Cold weather makes for good quilting

Cold weather makes for good quilting

Brian Smith
Contributing Writer

    What do you do when the weather gets cold, the sky is gray, the days are short, and freezing rain and snow are in the forecast? For a group of ladies from St. Francis DeSales Church in Ossian, the answer was obvious.

   "When the weather gets bad and we don't have any of our own work at home we need to be doing, that's when we get together and quilt. When the weather gets good again in the spring, then we stop until it gets cold again,” related Alma Hemesath, one of 11 women who volunteer their time to make quilts for those in need.

    Every Thursday afternoon from 1 p.m. to 5 p.m., usually starting sometime in November (or whenever the cold weather settles in for winter), you can find the St. Francis DeSales sewing ladies in the basement of Ossian Senior Hospice. There, they use their quilting expertise to make quilts for a variety of different organizations that put them to good use.

    “We donate what we make to shelters for abused women and children, shelters for the homeless, food pantries, and relief efforts for any local disasters that occur, such as house fires that leave families in need,” explained Lucy Hageman, another of the quilting volunteers.

    The group also offers the product of their service to other groups who might need a fundraiser for their organizations. The quilters are trying to help others in as many ways as they can by using the talents they have.

    In addition to Hemesath and Lucy Hageman, the group includes Joyce Hageman, Joanne Hageman, Janice Brom, Harriet Brechtel, Sharlene Rose, Mary Jo Kuennen, Dianna Einck, Mary Lou Uhlenhake, Cathy Reilly, and occaisionally other helpers not listed here. Observing the women work with their hands, move materials around the room, and chat excitedly with one another, it is easy to see that not only are they quite skilled, but they enjoy their work and the time they spend together.

    No one seems to be absolutely certain of how long the group has been in existence (some think 50 years or more), but there does seem to be a tie to a group that met in the '60s who were known as the “Red Cross Ladies.”  All seem to agree that before the group met at Ossian Senior Hospice, they were meeting in the St. Francis DeSales Convent basement. The volunteers are grateful to have the space they are being provided now in which to work.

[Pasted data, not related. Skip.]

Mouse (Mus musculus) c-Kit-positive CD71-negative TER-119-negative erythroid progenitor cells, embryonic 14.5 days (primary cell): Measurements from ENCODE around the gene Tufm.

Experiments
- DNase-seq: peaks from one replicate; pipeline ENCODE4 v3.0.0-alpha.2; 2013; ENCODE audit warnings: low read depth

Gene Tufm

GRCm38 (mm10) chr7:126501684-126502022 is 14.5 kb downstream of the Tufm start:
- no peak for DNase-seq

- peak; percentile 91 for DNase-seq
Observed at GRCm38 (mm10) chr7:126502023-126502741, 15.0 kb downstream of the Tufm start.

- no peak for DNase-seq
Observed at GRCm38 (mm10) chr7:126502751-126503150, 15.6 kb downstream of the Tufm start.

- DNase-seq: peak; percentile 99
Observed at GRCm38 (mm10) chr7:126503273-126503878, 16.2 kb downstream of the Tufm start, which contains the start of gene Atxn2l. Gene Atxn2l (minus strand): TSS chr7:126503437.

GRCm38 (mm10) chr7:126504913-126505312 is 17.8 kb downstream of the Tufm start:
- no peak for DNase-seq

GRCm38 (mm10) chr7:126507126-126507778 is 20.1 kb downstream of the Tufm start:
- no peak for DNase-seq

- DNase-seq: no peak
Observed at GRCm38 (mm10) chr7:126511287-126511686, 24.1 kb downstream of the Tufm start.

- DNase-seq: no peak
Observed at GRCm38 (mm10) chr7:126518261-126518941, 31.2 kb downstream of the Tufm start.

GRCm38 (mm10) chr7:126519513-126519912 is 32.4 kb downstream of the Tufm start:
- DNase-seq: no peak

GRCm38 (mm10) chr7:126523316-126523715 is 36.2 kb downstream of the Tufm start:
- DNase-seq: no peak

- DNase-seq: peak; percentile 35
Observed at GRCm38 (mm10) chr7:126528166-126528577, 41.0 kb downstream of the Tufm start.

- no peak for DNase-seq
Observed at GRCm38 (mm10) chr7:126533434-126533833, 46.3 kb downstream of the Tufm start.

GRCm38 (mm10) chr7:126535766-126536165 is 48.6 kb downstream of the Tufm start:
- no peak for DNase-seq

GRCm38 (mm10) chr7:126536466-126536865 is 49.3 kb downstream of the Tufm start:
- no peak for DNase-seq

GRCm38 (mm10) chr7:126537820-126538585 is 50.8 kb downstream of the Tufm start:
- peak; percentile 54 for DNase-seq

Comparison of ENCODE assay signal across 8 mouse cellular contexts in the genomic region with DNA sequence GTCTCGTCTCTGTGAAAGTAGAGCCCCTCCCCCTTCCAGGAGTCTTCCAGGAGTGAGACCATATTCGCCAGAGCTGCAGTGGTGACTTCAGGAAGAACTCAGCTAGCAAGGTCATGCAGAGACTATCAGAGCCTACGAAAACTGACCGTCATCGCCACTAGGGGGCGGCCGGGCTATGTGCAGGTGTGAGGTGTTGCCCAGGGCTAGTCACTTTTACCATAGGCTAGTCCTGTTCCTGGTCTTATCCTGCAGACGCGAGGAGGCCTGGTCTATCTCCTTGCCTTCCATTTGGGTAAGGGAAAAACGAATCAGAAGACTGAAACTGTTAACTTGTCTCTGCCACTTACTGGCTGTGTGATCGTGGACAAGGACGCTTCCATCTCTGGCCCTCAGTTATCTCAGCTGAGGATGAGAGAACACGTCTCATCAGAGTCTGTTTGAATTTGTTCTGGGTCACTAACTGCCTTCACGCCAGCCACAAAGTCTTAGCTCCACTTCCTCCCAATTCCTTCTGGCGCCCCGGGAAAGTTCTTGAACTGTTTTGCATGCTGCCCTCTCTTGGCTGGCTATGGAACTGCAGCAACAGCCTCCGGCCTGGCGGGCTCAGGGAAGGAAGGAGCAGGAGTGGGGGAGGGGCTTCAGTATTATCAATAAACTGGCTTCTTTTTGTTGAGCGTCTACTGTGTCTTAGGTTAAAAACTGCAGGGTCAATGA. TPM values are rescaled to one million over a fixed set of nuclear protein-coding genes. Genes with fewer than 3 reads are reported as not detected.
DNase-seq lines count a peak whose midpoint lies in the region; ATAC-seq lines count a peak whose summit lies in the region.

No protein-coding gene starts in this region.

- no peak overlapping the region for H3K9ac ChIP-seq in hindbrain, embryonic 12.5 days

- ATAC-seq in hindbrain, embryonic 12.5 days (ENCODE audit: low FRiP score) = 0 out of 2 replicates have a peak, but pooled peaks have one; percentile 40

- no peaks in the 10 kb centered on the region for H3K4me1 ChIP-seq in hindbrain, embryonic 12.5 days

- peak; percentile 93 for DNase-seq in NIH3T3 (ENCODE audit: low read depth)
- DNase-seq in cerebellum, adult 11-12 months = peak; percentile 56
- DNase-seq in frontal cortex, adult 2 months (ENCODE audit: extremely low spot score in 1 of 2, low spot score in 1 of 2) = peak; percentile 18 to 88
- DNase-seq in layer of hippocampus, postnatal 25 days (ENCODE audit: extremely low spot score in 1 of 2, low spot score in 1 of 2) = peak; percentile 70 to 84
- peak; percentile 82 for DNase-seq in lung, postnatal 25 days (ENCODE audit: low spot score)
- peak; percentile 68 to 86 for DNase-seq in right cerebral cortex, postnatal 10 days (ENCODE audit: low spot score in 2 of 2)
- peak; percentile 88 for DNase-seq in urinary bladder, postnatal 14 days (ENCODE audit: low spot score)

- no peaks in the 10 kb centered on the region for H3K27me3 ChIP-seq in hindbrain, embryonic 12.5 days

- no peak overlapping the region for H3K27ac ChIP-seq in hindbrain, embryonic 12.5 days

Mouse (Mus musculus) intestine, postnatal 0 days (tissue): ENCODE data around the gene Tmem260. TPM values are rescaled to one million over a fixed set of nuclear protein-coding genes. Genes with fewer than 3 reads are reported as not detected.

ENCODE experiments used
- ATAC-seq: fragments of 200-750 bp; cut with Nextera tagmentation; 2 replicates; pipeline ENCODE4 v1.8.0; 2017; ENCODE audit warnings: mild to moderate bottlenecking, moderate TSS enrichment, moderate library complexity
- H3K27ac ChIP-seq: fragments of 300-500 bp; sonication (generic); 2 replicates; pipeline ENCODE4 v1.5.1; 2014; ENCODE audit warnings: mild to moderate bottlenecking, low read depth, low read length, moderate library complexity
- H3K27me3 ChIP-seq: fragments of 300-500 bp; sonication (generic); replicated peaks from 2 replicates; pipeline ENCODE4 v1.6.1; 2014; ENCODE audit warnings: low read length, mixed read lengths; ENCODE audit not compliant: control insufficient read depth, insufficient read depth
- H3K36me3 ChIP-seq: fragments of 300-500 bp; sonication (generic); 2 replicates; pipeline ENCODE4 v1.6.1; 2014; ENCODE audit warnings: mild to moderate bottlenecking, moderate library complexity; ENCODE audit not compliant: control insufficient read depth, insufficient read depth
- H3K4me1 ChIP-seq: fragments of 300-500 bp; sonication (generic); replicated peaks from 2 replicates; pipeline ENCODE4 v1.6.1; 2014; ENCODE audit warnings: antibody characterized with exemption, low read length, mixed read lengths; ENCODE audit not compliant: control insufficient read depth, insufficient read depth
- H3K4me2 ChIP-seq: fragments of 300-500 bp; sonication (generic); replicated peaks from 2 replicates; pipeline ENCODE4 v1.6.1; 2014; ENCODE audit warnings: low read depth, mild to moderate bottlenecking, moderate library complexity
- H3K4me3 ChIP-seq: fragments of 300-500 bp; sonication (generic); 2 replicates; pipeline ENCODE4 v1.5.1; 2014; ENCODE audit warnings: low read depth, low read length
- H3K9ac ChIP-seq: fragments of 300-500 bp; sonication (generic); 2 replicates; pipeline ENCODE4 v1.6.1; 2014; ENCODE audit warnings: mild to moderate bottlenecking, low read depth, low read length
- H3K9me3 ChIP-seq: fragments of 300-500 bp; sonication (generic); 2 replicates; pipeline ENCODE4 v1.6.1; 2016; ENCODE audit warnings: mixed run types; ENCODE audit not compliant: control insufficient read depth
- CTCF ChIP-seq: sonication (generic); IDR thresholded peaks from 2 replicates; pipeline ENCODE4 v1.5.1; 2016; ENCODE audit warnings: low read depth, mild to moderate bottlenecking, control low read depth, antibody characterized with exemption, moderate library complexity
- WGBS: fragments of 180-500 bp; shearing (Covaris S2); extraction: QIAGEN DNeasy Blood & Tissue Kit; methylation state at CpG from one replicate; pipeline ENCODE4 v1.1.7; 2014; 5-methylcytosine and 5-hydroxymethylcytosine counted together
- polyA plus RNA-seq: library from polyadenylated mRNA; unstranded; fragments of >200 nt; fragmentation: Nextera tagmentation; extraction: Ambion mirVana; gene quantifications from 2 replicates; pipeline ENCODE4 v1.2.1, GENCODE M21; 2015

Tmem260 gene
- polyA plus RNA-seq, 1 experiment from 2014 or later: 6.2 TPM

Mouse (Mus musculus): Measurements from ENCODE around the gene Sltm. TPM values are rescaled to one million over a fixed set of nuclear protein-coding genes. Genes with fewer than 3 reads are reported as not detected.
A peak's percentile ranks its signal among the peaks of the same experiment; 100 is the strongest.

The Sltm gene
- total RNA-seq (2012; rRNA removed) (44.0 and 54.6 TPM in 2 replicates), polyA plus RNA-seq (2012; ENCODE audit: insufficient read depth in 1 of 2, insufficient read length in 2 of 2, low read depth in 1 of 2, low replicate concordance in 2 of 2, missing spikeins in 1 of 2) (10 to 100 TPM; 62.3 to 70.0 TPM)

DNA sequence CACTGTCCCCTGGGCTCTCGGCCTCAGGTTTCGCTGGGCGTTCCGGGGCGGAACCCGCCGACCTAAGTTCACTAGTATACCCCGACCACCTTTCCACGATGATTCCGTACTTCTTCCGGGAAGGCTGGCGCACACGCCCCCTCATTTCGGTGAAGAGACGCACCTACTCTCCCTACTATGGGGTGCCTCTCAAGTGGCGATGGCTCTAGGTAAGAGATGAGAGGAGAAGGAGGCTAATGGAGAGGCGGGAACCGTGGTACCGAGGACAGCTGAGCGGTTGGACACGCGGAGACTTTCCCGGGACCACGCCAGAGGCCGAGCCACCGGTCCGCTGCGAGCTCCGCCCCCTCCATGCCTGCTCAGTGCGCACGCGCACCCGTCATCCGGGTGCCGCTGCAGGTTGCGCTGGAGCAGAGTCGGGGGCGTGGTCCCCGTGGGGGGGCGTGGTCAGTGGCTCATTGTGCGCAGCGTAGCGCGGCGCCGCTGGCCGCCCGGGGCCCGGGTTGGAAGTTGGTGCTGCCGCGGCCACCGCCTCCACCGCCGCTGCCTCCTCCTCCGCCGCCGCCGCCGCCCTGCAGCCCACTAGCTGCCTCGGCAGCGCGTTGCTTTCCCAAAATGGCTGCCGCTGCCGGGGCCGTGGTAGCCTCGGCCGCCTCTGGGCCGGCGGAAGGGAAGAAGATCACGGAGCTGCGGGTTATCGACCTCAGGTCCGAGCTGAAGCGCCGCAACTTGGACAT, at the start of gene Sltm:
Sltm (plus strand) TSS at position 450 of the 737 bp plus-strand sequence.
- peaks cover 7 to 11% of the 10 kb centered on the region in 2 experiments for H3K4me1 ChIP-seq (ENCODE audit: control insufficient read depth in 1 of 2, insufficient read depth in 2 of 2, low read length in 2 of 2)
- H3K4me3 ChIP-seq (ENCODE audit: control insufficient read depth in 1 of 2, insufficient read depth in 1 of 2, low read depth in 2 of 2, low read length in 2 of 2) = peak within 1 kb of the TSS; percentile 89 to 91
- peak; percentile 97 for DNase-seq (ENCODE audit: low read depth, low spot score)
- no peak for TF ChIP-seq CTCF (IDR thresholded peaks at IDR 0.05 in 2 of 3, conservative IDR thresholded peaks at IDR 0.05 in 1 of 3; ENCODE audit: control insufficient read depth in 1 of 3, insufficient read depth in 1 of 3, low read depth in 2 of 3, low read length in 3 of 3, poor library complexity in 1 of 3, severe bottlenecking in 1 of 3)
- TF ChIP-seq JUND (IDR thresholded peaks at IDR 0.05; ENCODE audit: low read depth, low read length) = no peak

“Without the hospice providing us their basement to work in, it wouldn't be possible for us to do this. Having a location like this allows us to leave all of our materials in one place and not have to continually pack things up and move them around,” commented Hemesath.

    The group is also appreciative of those who donate material and time to help them complete their quilts. They receive donations from many different organizations to help them purchase batting. They also receive donations of material and bedsheets to be used for backing. Residents at the hospice join in, with the assistance of Lou Pavlovec,  to do some of the cutting of the squares. Tying of the quilts is done in the basement of the hospice, while the sewing of the squares and the finishing of the hem is completed by several members of the group in their homes. The sewing circle makes 120-150 quilts per season.

    “It really is a community project, because so many people and organizations play a role in getting everything done,” added Hageman.

     The quilters are always interested in getting even more people involved in their labor of love. If you are interested in joining the St. Francis DeSales sewing ladies or contributing to their cause in any way, please stop by Ossian Senior Hospice on any Thursday from 1 to 5 p.m. But remember, when the weather warms up the women will return to their own homes to take care of their own “to do” lists. Not to worry, though; they will be back when the snow flies again.

    While the sewing ladies of St. Francis DeSales only meet to quilt during the cold-weather months, it is certain that the good works of this dedicated group of volunteers is felt year-round by all who have benefited from their service.

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